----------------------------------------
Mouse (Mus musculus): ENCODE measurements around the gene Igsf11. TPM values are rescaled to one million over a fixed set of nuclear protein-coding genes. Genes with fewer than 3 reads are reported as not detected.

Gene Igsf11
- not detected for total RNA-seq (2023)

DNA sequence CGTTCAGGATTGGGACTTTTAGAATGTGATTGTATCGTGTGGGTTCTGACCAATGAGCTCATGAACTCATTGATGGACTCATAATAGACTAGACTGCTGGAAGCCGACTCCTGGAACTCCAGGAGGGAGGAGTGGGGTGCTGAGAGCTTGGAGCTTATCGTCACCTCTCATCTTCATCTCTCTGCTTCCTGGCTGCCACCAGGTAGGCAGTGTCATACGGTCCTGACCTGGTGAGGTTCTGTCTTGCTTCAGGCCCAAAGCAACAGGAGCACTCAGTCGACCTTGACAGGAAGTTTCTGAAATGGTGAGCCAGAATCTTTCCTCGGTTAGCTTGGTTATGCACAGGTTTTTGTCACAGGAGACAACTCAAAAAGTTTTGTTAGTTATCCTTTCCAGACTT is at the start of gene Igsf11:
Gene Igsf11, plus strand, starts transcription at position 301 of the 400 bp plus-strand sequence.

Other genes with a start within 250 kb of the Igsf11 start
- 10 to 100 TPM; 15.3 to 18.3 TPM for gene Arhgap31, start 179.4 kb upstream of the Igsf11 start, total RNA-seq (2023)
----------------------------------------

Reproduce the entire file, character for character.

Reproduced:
Mouse (Mus musculus): ENCODE measurements around the gene Igsf11. TPM values are rescaled to one million over a fixed set of nuclear protein-coding genes. Genes with fewer than 3 reads are reported as not detected.

Gene Igsf11
- not detected for total RNA-seq (2023)

DNA sequence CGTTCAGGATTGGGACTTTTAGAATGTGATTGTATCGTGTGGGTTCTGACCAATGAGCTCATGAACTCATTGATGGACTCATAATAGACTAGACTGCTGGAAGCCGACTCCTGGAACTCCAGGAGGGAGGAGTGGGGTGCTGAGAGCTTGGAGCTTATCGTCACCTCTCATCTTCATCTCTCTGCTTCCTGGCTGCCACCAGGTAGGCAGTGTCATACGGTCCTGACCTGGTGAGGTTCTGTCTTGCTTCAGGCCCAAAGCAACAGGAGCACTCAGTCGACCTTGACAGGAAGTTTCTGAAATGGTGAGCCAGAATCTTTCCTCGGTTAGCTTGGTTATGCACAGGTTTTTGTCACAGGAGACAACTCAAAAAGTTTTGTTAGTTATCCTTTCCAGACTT is at the start of gene Igsf11:
Gene Igsf11, plus strand, starts transcription at position 301 of the 400 bp plus-strand sequence.

Other genes with a start within 250 kb of the Igsf11 start
- 10 to 100 TPM; 15.3 to 18.3 TPM for gene Arhgap31, start 179.4 kb upstream of the Igsf11 start, total RNA-seq (2023)